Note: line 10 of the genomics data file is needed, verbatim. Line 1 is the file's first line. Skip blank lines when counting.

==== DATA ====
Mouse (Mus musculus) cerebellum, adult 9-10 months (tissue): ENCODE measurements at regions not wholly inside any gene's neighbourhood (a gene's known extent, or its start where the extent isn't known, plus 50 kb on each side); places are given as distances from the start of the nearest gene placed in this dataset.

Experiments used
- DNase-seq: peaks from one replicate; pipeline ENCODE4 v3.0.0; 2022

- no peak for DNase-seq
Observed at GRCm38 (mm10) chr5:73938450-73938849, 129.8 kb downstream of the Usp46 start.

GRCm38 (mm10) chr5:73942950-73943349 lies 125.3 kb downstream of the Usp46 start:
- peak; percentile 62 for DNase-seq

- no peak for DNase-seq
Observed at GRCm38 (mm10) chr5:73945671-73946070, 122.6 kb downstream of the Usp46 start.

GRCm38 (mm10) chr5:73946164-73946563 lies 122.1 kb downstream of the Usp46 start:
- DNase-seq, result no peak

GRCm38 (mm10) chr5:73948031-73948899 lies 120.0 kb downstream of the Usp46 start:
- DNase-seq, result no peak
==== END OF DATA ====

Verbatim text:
GRCm38 (mm10) chr5:73946164-73946563 lies 122.1 kb downstream of the Usp46 start: